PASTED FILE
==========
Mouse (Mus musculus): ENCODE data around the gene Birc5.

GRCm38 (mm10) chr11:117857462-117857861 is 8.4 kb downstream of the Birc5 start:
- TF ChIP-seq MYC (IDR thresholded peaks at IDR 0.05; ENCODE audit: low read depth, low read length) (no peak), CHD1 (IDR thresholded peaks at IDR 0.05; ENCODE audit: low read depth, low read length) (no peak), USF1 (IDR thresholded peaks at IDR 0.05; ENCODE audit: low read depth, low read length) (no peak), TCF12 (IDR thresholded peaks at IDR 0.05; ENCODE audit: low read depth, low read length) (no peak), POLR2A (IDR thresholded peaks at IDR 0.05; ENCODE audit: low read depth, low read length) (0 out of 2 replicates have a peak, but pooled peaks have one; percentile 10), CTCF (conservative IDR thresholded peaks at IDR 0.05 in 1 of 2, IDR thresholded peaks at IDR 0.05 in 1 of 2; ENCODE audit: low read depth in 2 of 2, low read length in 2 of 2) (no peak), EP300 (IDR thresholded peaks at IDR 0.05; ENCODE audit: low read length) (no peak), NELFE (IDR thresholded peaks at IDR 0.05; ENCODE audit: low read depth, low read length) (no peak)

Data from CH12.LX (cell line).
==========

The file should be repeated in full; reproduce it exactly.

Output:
Mouse (Mus musculus): ENCODE data around the gene Birc5.

GRCm38 (mm10) chr11:117857462-117857861 is 8.4 kb downstream of the Birc5 start:
- TF ChIP-seq MYC (IDR thresholded peaks at IDR 0.05; ENCODE audit: low read depth, low read length) (no peak), CHD1 (IDR thresholded peaks at IDR 0.05; ENCODE audit: low read depth, low read length) (no peak), USF1 (IDR thresholded peaks at IDR 0.05; ENCODE audit: low read depth, low read length) (no peak), TCF12 (IDR thresholded peaks at IDR 0.05; ENCODE audit: low read depth, low read length) (no peak), POLR2A (IDR thresholded peaks at IDR 0.05; ENCODE audit: low read depth, low read length) (0 out of 2 replicates have a peak, but pooled peaks have one; percentile 10), CTCF (conservative IDR thresholded peaks at IDR 0.05 in 1 of 2, IDR thresholded peaks at IDR 0.05 in 1 of 2; ENCODE audit: low read depth in 2 of 2, low read length in 2 of 2) (no peak), EP300 (IDR thresholded peaks at IDR 0.05; ENCODE audit: low read length) (no peak), NELFE (IDR thresholded peaks at IDR 0.05; ENCODE audit: low read depth, low read length) (no peak)

Data from CH12.LX (cell line).